I am listening to the Kentucky Board of Education meeting today, and a very interesting comment came up during the presentation by the president of the Kentucky Council on Postsecondary Education. That comment was that about 30% of the high school graduates in Kentucky who go on to college arrive inadequately prepared.
That got me thinking.
The 2019 high school graduation rate in Kentucky was 91 percent. That means out of every 100 entering 9th graders in the Class of 2019, 91 graduated on time four years later.
It was also mentioned this morning that about 53.5% of those high school graduates go on to college. That works out to about 49 of the 91 graduates going on to college.
Now, apply the fact that about 30% of those 49 college entrants are not prepared. That works out to about 15 entrants not prepared. So, about 34 of the entrants were prepared for college out of the original 100 students who were part of this group in the 9th grade.
In other words, if we look back to the beginning membership of this class in the 9th grade, only 34 out of 100, or 34%, eventually entered college well prepared.
Students entering college around the 2019 time frame took the NAEP as Grade 8 students around 2015.
Here are Kentucky’s 2015 NAEP proficiency rates from the NAEP Data Explorer:
Grade 8 NAEP Math – 28%
Grade 8 NAEP Reading – 36%
As a note, here are Kentucky’s 2019 NAEP proficiency rates:
Grade 8 NAEP Math – 29%
Grade 8 NAEP Reading – 38%
As you can see, the 2015 NAEP proficiency rates for Kentucky match pretty closely with the state’s demonstrated college success rates. Also, things have not changed that much on NAEP since.
Let’s bring an extra piece of information into play. Back in 2006, the ACT, Inc. put out a short paper titled “Ready for College and Ready for Work: Same or Different?”
This paper says:
“Results of a new ACT study provide empirical evidence that, whether planning to enter college or workforce training programs after graduation, high school students need to be educated to a comparable level of readiness in reading and mathematics. Graduates need this level of readiness if they are to succeed in college-level courses without remediation and to enter workforce training programs ready to learn job-specific skills.”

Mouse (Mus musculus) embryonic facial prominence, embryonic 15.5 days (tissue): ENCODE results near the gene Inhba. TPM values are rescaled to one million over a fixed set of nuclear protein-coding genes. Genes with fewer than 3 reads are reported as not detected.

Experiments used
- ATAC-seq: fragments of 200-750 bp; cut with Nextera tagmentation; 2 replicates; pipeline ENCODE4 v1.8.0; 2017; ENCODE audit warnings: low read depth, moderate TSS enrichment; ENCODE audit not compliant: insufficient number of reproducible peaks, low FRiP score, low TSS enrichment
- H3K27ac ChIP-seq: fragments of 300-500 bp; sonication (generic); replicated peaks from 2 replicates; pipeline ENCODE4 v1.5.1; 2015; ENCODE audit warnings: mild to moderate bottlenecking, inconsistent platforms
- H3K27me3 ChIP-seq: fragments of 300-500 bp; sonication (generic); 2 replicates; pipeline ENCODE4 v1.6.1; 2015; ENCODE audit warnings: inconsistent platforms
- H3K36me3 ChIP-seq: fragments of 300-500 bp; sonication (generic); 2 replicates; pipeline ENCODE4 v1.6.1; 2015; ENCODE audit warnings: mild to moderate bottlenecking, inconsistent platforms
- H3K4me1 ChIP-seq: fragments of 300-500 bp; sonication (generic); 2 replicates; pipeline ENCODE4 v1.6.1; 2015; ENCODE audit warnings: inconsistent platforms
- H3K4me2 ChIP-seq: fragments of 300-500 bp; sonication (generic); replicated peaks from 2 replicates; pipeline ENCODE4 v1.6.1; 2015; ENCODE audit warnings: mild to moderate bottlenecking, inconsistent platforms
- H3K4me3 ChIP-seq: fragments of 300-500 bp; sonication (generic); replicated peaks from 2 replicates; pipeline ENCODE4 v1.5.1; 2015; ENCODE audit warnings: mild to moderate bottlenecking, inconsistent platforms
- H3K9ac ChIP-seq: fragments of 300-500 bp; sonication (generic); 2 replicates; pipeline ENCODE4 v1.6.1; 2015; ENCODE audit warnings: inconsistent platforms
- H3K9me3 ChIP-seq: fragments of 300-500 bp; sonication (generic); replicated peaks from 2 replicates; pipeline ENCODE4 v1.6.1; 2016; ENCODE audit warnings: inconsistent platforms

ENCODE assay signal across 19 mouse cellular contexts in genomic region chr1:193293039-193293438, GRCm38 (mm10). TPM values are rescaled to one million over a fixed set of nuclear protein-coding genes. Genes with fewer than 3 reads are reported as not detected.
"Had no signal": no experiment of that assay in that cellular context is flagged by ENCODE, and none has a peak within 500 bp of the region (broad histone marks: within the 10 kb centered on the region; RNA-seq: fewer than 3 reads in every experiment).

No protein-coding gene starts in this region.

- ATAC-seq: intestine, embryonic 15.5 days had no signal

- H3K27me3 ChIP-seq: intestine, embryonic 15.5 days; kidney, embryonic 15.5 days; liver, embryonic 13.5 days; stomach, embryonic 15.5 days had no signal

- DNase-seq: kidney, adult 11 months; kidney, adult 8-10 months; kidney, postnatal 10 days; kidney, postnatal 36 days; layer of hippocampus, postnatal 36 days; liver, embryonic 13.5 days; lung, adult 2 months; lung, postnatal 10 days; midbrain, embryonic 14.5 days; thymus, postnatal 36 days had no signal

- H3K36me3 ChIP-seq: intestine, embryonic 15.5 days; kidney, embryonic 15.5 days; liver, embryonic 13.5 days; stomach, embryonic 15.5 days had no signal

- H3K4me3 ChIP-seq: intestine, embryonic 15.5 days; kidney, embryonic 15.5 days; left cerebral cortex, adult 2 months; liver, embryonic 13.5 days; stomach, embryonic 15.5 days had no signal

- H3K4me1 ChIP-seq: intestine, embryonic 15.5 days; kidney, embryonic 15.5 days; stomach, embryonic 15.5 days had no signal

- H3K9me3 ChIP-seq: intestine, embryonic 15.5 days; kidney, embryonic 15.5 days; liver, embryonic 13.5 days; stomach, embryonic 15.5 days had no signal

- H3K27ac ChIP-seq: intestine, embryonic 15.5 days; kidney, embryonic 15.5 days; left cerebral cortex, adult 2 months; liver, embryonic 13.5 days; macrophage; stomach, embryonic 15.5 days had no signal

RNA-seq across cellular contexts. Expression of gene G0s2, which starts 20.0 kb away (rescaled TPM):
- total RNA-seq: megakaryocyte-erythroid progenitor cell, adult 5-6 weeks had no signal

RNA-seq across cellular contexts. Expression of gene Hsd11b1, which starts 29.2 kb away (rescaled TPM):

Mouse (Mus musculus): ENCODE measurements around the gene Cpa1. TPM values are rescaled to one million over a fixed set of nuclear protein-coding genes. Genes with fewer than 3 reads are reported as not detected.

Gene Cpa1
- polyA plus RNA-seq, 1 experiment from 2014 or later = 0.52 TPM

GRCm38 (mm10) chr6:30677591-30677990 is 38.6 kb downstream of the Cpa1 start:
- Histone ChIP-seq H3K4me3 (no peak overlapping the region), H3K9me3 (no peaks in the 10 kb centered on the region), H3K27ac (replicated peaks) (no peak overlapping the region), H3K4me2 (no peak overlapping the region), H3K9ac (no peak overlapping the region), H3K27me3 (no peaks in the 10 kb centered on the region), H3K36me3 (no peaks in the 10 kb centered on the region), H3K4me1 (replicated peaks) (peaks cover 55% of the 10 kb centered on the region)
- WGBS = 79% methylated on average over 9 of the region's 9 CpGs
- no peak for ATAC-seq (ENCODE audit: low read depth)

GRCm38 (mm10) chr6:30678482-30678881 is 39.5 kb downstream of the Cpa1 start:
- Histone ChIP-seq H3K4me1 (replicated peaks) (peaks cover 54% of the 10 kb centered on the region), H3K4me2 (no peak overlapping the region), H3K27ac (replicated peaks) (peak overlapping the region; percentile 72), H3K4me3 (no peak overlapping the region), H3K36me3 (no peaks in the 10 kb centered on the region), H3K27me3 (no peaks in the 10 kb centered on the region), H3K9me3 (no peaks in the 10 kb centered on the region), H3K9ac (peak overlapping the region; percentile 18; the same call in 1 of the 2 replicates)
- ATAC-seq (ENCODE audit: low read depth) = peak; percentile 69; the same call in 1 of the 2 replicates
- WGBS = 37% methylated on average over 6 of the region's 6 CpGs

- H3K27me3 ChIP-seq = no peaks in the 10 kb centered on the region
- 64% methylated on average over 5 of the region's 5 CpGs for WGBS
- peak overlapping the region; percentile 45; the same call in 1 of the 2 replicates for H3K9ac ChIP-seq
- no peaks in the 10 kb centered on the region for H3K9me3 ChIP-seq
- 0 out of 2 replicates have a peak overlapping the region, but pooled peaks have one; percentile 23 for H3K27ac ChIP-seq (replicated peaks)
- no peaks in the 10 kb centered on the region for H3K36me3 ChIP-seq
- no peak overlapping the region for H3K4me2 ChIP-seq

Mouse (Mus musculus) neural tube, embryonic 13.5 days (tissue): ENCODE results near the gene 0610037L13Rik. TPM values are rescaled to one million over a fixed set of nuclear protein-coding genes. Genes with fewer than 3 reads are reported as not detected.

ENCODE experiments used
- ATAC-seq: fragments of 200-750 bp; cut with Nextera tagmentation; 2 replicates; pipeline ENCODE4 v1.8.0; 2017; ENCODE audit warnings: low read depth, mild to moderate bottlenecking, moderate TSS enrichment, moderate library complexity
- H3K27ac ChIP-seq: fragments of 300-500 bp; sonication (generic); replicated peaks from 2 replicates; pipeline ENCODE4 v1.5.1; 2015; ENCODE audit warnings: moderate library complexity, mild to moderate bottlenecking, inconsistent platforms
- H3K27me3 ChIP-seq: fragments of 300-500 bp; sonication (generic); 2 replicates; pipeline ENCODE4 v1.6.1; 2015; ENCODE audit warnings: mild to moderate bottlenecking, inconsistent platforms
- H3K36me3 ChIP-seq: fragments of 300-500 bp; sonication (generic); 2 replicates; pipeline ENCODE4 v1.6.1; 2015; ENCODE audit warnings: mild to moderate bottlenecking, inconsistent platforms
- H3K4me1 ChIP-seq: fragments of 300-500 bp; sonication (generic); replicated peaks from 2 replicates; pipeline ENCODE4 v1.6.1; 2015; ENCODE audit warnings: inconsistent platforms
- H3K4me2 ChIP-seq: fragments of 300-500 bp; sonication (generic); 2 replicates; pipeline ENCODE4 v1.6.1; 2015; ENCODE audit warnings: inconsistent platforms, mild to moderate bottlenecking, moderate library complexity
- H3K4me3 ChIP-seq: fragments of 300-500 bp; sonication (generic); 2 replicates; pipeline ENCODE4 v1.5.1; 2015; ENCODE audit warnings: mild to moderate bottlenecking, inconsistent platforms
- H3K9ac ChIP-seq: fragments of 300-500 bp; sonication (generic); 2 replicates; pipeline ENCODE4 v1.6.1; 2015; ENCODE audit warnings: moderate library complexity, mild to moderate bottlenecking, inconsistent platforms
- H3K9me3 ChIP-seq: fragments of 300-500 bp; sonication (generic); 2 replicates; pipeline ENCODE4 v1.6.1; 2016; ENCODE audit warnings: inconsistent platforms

So, as of 2006, ACT’s research showed those not ready for college were likely not ready for living wage employment, either. And, with business and industry getting ever more technical, it doesn’t seem likely that this situation would move in a direction where even lower skills would suffice today.
Thus, it seems likely that NAEP’s Proficient score level is more than just a fairly good indicator of college readiness. It is probably in line with the proportion of our students that are adequately prepared for a living wage life.
So, let’s stop making excuses for schools by saying that the NAEP Proficient score is simply set too high. If we care about our students being prepared for life, NAEP Proficient for reading and math, at least for the Grade 8 level, is something we need to pay attention to.
By the way, back in the days when Kentucky was using the ACT EXPLORE test in Grade 8, I did a series of comparisons over time between the state’s NAEP math and reading proficiency rates and the percentage of students scoring at or above the EXPLORE Benchmark Scores that showed students were supposedly on track for college. My studies showed NAEP Proficient was on track as a solid indicator compared to EXPLORE, as well. You can see a compilation of that work by clicking here.
The point: both actual Kentucky high school graduates’ experience in college and the evidence from the ACT EXPLORE era show that NAEP Proficient really is an important indicator. Those who dismiss it are not on the right track.